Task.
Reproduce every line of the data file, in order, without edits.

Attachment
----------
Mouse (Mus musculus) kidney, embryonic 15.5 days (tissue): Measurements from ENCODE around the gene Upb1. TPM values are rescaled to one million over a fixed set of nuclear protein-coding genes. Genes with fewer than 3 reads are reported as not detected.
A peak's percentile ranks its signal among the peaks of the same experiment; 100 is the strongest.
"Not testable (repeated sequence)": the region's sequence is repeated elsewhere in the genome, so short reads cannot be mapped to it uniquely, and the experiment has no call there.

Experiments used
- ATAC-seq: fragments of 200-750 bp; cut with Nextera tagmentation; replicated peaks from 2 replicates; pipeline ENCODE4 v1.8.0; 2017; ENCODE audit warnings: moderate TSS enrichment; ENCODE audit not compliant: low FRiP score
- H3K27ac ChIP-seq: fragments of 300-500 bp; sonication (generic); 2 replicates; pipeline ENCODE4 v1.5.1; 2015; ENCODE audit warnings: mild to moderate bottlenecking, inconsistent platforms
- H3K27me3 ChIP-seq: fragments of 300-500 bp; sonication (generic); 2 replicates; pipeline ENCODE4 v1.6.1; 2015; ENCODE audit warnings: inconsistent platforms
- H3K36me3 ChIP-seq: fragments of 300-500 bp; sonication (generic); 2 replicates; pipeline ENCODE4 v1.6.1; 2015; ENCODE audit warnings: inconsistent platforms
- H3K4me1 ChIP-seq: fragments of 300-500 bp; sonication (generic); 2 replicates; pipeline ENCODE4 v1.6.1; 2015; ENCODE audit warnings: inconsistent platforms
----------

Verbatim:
Mouse (Mus musculus) kidney, embryonic 15.5 days (tissue): Measurements from ENCODE around the gene Upb1. TPM values are rescaled to one million over a fixed set of nuclear protein-coding genes. Genes with fewer than 3 reads are reported as not detected.
A peak's percentile ranks its signal among the peaks of the same experiment; 100 is the strongest.
"Not testable (repeated sequence)": the region's sequence is repeated elsewhere in the genome, so short reads cannot be mapped to it uniquely, and the experiment has no call there.

Experiments used
- ATAC-seq: fragments of 200-750 bp; cut with Nextera tagmentation; replicated peaks from 2 replicates; pipeline ENCODE4 v1.8.0; 2017; ENCODE audit warnings: moderate TSS enrichment; ENCODE audit not compliant: low FRiP score
- H3K27ac ChIP-seq: fragments of 300-500 bp; sonication (generic); 2 replicates; pipeline ENCODE4 v1.5.1; 2015; ENCODE audit warnings: mild to moderate bottlenecking, inconsistent platforms
- H3K27me3 ChIP-seq: fragments of 300-500 bp; sonication (generic); 2 replicates; pipeline ENCODE4 v1.6.1; 2015; ENCODE audit warnings: inconsistent platforms
- H3K36me3 ChIP-seq: fragments of 300-500 bp; sonication (generic); 2 replicates; pipeline ENCODE4 v1.6.1; 2015; ENCODE audit warnings: inconsistent platforms
- H3K4me1 ChIP-seq: fragments of 300-500 bp; sonication (generic); 2 replicates; pipeline ENCODE4 v1.6.1; 2015; ENCODE audit warnings: inconsistent platforms